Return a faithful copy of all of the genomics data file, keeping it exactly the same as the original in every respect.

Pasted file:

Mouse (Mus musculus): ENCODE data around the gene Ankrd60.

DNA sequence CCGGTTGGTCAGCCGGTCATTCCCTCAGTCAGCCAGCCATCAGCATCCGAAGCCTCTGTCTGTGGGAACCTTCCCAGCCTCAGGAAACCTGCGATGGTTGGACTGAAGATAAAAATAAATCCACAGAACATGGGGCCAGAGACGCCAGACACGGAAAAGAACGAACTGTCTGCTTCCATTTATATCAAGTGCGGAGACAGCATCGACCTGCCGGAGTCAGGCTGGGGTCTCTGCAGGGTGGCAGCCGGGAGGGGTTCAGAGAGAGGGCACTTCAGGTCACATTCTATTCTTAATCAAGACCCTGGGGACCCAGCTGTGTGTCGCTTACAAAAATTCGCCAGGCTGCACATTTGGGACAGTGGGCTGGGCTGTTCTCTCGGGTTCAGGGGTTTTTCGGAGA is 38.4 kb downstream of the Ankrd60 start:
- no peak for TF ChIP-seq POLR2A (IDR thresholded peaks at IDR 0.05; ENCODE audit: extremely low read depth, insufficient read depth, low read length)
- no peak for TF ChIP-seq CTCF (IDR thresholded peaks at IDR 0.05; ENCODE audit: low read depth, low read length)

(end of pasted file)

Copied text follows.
Mouse (Mus musculus): ENCODE data around the gene Ankrd60.

DNA sequence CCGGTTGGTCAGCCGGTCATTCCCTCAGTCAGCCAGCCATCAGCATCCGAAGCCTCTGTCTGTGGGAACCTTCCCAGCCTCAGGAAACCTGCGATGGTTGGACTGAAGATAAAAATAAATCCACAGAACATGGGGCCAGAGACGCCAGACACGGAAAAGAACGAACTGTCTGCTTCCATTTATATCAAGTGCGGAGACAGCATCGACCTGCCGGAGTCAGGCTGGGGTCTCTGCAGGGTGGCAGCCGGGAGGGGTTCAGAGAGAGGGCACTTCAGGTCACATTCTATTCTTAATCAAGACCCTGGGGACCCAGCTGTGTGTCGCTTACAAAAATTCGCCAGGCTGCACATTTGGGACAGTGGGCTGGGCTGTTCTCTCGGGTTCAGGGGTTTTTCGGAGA is 38.4 kb downstream of the Ankrd60 start:
- no peak for TF ChIP-seq POLR2A (IDR thresholded peaks at IDR 0.05; ENCODE audit: extremely low read depth, insufficient read depth, low read length)
- no peak for TF ChIP-seq CTCF (IDR thresholded peaks at IDR 0.05; ENCODE audit: low read depth, low read length)